MORE than half of Tasmania's paramedics say they regularly struggle to keep their eyes open when driving an ambulance, according to a new survey.
The Tasmanian branch of the Emergency Medical Service Protection Association surveyed about 50 paramedics in the state in January.
The EMPSA expanded into Tasmania in June and is calling for the state government to boost funding and resources to the ambulance service in response to low morale and alarming fatigue levels.
Of those surveyed:
- 100 per cent said they felt fatigue at work.
- 36 per cent had just three to four hours' sleep between night shifts.
- Another third had only slightly more at four to five hours.
- 57 per cent said they had had trouble keeping their eyes open driving an ambulance within last month.
- When asked if they would feel comfortable to call the duty manager and admit they were too tired to continue work, 89 per cent answered no.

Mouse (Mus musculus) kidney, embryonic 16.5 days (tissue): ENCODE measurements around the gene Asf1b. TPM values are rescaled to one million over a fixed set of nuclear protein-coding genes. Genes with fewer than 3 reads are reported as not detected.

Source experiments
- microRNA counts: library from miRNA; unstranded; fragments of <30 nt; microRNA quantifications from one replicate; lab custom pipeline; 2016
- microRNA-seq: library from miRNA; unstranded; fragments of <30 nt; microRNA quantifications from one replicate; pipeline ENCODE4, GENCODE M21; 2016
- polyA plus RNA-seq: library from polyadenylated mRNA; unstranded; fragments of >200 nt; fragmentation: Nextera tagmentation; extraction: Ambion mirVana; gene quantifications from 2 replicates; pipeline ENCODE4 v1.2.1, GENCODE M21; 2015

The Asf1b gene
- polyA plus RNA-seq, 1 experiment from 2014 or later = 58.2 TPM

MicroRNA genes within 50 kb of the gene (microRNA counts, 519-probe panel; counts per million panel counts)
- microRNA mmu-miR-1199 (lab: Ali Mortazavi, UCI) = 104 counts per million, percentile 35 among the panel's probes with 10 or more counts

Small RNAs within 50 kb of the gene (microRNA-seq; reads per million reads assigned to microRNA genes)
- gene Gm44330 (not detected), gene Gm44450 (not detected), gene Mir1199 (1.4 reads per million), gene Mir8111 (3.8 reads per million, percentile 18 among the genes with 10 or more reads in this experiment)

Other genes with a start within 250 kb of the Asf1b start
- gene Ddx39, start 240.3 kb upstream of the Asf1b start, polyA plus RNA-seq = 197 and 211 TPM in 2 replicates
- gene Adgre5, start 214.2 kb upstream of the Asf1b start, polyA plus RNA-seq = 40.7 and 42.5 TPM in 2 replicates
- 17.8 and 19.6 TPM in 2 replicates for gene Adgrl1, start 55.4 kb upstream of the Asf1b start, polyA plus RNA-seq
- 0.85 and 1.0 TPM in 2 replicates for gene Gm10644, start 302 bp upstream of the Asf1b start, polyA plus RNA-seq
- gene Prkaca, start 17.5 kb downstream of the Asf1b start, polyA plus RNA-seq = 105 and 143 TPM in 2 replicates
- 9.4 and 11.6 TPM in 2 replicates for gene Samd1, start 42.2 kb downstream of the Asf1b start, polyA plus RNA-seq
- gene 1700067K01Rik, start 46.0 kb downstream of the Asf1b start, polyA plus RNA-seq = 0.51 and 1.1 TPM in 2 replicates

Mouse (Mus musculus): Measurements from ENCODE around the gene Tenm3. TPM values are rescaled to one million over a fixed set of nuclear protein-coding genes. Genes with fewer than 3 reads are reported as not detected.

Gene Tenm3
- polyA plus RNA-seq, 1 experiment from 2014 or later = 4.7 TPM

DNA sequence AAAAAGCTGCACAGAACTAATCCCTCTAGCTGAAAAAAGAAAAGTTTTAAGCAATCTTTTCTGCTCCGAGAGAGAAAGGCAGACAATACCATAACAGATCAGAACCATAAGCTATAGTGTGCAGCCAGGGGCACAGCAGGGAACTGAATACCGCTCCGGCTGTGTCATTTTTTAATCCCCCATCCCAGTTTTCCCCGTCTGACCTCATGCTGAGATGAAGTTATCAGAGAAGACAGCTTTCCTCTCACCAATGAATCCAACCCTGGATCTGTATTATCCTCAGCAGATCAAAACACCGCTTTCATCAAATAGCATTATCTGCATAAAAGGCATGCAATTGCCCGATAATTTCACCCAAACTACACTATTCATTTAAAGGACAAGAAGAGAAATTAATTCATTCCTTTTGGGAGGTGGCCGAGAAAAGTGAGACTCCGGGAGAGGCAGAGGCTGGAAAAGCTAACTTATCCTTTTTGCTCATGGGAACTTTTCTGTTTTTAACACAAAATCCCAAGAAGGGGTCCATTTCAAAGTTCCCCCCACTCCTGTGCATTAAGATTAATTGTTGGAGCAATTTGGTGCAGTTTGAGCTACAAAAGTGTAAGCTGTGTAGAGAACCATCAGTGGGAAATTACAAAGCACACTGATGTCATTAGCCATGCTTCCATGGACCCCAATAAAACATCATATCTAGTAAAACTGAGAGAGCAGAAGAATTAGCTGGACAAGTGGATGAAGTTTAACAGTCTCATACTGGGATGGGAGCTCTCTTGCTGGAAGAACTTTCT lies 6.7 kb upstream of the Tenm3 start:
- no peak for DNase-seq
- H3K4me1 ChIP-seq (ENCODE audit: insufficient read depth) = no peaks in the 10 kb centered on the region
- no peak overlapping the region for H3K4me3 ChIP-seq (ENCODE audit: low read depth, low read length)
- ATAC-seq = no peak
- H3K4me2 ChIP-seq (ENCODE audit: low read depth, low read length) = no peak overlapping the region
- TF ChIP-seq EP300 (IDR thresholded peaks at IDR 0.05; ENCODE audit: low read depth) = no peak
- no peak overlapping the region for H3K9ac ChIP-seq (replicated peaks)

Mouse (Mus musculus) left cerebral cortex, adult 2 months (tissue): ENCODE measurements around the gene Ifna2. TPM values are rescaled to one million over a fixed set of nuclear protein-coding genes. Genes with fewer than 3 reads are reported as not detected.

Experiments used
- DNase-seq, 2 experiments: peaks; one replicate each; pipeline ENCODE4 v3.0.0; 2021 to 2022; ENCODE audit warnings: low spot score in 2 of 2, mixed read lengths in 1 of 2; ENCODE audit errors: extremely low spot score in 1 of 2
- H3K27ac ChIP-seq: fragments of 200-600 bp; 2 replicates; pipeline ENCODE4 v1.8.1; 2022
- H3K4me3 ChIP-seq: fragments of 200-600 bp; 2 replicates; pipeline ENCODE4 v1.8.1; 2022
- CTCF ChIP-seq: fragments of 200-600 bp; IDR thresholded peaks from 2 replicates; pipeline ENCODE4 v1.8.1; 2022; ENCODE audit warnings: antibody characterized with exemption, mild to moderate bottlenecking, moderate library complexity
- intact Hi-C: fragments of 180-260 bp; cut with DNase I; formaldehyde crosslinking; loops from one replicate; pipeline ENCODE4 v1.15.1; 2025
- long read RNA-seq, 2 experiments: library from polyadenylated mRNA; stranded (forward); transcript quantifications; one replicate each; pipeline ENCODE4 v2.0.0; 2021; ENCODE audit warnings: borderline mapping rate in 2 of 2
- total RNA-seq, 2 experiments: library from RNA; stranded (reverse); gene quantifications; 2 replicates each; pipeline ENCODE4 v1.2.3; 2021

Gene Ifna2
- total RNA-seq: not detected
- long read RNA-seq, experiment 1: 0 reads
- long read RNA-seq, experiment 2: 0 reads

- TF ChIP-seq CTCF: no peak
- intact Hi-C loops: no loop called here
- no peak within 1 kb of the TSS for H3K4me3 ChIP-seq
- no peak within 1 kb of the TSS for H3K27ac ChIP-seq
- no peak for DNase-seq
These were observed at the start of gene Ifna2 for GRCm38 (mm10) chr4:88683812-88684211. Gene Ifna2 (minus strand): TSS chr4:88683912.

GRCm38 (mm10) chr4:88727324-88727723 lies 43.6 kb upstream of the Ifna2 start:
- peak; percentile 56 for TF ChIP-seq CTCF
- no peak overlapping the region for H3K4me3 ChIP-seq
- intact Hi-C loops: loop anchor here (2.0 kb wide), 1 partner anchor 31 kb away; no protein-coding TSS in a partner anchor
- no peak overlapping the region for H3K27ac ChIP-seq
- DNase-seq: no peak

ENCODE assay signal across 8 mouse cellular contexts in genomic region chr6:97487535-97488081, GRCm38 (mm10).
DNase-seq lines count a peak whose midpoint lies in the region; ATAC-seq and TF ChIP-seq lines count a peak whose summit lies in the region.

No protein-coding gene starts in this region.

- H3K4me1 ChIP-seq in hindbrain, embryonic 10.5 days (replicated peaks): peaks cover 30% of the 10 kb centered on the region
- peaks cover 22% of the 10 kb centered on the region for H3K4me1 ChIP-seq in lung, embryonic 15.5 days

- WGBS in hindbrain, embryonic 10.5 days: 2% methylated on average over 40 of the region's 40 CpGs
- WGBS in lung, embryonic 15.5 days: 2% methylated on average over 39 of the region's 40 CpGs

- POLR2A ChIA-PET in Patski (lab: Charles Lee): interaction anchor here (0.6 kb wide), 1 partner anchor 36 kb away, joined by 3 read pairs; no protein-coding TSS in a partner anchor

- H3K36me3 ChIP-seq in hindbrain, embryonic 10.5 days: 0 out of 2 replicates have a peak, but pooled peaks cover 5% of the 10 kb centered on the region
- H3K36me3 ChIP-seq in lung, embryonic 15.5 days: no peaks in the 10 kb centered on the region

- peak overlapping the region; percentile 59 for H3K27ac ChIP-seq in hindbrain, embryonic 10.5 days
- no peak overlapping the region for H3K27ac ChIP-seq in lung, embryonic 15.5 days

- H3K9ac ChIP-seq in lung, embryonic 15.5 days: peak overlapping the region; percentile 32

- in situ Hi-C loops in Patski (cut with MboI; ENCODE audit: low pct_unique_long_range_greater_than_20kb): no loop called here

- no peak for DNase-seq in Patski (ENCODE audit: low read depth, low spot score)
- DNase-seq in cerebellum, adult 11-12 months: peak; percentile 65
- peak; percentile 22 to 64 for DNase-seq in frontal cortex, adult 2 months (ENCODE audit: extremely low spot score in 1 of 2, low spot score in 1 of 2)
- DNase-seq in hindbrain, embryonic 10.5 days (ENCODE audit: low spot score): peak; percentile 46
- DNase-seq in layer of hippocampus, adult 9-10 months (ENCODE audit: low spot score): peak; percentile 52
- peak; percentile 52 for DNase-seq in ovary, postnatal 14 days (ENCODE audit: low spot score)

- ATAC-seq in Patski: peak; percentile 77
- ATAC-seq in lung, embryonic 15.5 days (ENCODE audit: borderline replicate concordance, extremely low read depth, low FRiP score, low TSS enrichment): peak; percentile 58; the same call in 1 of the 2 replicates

``They don't care and you get labelled weak,'' one respondent commented.
``It is only a matter of time before a staff member crashes a vehicle or suffers a major ill-health episode due to exceeding their stress/fatigue limit,'' another wrote. The association also claims crews are unable to take proper breaks during their 10-hour day shifts or 14-hour night shifts.
Ambulance Tasmania chief executive officer Dominic Morgan said the government had invested record amounts in Ambulance Tasmania providing an extra $48 million over the past four years.
``Tasmanians can be reassured their ambulance service is safe and there when they need it,'' Mr Morgan said. Eighteen new paramedics have started since December and another 12 will hit the road in April.
``The shift patterns worked by paramedics are those required under the Tasmanian Ambulance Service Award approved by the Tasmanian Industrial Commission,'' Mr Morgan said.
He also noted the survey was completed by 50 staff, a quarter of the Ambulance Tasmania workforce.